Committee of Public Accounts Press Notice

BBC outsourcing: the contract between the BBC and Siemens Business Services

35th PAC Report 2006-07

Edward Leigh MP, Chairman of the Committee of Public Accounts, today said:

“The BBC’s submission to the Governors seeking approval for the Siemens deal gave the impression that annual savings of some £35 million for ten years were guaranteed. This is not the first time BBC Governors have been given inexact figures when asked to approve spending on major projects. The BBC must make sure that all of its future business cases are subject to robust quality assurance.

“The BBC’s approach to the contract has been distinctly second rate.  Its estimates of annual savings have fluctuated widely; many parts of the BBC are still using other suppliers; and there was no provision for the BBC to share profits above an agreed level. Indeed, the BBC has chosen not to check on how profitable the contract actually is for Siemens.

“None of this inspires confidence in the BBC’s ability to negotiate and manage large-scale commercial contracts. The BBC’s arguments for resisting full independent audit scrutiny by the National Audit Office are looking increasingly threadbare.”

Mr Leigh was speaking as the Committee published its 35th Report of this Session which, on the basis of evidence from the BBC, examined its management of the Siemens contract.

In October 2004 the BBC entered a ten-year framework contract with Siemens Business Services (Siemens) for the provision of a range of technology services provided previously by the BBC’s commercial subsidiary BBC Technology. The contract, estimated to be worth some £1.5 billion over ten years, covers the provision of commodities such as desktop computers, specialist technology projects, and technological support for programme production and broadcast functions.

When BBC managers sought approval for the deal with Siemens they told the BBC Governors that savings were guaranteed at £35.2 million a year, but they made mistakes when they estimated the cost reduction that the contract would deliver. In the first year there were savings of £22 million, £13.4 million lower than the guaranteed level. The BBC now expects to make average savings of £40 million a year for the rest of the contract, although it remains to be seen whether this estimate will be achieved.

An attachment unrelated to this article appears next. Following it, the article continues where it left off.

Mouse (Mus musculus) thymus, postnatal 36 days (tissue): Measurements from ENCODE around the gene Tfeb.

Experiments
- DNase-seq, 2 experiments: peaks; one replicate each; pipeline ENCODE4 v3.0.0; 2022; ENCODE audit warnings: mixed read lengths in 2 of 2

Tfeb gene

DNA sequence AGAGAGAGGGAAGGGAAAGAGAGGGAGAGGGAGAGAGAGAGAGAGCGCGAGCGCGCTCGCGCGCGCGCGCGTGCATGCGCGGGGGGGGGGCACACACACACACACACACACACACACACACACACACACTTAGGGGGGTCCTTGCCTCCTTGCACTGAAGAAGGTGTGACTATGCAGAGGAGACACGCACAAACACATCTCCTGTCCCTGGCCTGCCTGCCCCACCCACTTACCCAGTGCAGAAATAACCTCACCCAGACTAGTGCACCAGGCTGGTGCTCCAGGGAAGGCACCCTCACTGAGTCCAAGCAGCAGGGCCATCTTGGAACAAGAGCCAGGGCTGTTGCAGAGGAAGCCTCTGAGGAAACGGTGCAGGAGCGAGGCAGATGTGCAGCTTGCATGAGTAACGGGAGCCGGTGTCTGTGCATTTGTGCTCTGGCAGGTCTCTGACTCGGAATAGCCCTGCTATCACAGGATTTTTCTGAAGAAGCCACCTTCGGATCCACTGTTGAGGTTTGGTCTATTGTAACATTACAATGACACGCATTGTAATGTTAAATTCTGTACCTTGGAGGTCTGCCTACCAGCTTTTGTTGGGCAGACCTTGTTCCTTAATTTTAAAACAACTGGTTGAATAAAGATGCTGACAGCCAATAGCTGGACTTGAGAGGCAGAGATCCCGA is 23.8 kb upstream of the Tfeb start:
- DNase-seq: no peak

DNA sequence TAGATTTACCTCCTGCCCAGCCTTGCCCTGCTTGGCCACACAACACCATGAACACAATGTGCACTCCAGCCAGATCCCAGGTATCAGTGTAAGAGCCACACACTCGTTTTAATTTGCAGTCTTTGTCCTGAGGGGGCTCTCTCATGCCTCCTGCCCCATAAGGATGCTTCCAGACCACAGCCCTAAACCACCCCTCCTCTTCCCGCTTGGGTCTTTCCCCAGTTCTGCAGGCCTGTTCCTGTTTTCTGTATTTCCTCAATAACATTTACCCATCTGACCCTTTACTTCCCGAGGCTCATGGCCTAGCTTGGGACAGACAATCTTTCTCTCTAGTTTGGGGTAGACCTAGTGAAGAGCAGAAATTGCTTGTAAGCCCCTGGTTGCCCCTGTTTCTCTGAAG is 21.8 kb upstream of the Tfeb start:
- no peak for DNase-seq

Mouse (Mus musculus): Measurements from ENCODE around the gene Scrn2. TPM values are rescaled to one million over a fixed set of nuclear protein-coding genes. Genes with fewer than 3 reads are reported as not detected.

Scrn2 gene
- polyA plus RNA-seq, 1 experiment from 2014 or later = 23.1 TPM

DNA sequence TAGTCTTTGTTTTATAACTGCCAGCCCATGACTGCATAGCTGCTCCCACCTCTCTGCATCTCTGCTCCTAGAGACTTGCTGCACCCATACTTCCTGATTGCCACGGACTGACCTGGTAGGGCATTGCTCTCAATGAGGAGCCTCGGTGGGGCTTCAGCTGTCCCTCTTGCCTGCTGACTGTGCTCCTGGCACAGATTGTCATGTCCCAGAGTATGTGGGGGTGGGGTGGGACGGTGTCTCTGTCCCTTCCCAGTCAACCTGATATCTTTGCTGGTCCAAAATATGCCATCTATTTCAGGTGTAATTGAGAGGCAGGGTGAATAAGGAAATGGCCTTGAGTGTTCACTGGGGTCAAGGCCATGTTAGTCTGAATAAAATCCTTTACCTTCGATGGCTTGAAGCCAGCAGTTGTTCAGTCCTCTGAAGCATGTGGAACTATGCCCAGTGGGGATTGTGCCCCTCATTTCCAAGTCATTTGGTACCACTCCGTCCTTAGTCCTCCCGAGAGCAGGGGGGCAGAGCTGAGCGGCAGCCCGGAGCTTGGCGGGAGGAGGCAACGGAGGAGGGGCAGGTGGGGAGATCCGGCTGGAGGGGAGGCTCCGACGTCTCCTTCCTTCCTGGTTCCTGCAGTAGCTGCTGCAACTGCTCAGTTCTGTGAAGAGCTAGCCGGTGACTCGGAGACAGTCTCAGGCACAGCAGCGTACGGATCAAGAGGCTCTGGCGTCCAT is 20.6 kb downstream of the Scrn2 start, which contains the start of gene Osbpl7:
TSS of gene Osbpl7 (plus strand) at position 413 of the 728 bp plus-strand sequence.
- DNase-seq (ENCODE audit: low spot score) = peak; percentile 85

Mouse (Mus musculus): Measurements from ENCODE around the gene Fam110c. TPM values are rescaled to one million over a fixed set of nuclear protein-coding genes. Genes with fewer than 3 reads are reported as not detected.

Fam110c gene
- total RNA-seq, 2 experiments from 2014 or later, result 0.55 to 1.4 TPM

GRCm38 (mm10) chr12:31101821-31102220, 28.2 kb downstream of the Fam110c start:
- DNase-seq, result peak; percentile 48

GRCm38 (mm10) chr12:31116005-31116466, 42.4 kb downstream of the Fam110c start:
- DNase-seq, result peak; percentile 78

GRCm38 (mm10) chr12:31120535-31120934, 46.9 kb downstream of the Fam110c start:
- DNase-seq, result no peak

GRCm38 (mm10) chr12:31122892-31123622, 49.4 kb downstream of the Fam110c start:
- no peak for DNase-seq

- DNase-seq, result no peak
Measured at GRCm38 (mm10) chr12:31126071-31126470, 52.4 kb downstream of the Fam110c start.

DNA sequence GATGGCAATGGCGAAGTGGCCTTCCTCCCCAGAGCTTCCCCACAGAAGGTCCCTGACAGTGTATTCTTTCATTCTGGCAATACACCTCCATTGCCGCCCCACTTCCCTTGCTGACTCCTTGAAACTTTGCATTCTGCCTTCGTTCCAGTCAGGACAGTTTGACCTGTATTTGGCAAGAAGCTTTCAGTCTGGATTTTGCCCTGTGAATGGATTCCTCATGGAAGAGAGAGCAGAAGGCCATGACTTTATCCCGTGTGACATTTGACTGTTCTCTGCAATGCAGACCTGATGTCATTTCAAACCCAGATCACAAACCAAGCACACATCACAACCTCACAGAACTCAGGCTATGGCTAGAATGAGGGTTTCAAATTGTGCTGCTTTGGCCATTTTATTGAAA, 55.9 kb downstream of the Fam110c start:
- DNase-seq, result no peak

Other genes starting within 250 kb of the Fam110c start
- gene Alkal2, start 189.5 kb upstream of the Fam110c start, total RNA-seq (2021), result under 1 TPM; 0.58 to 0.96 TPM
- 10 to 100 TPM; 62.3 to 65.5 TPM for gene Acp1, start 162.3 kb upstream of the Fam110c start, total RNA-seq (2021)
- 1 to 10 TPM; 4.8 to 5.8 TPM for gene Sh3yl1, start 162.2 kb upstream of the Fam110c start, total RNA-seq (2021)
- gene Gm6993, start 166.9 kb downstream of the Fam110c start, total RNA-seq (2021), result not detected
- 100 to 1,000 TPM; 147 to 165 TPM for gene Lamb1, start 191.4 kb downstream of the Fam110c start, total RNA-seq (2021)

While reported performance against key service targets has been high, most of the early technology projects commissioned from Siemens experienced delays or cost overruns. Siemens have borne the additional costs, but delays mean that some benefits from the projects have not been available until later than planned. The transition period from October 2004 to March 2005 was designed to give Siemens and the BBC the opportunity to put in place the arrangements needed to manage the contract. There were significant gaps in these arrangements, most notably the absence of controls over performance data validation, the volume of services purchased by divisions through the contract, the checking of the accuracy of suppliers’ bills and the absence of contingency plans in the event of early contract termination.

In January 2007 the BBC Board of Governors was replaced with a new BBC Trust. The BBC and the Secretary of State for Culture, Media and Sport have reached a new agreement which will give the National Audit Office an enhanced role in developing value for money reviews through regular discussion with the Trust about a rolling programme of work. The BBC Trust does, however, retain the final decision on which subjects are examined.

Notes for Editors

1. Contact details for requests for further comment from Mr Edward Leigh are provided below. ISDN facilities are available for broadcasting purposes.

2.  The full text of the Committee’s Conclusions and Recommendations is attached to this press notice.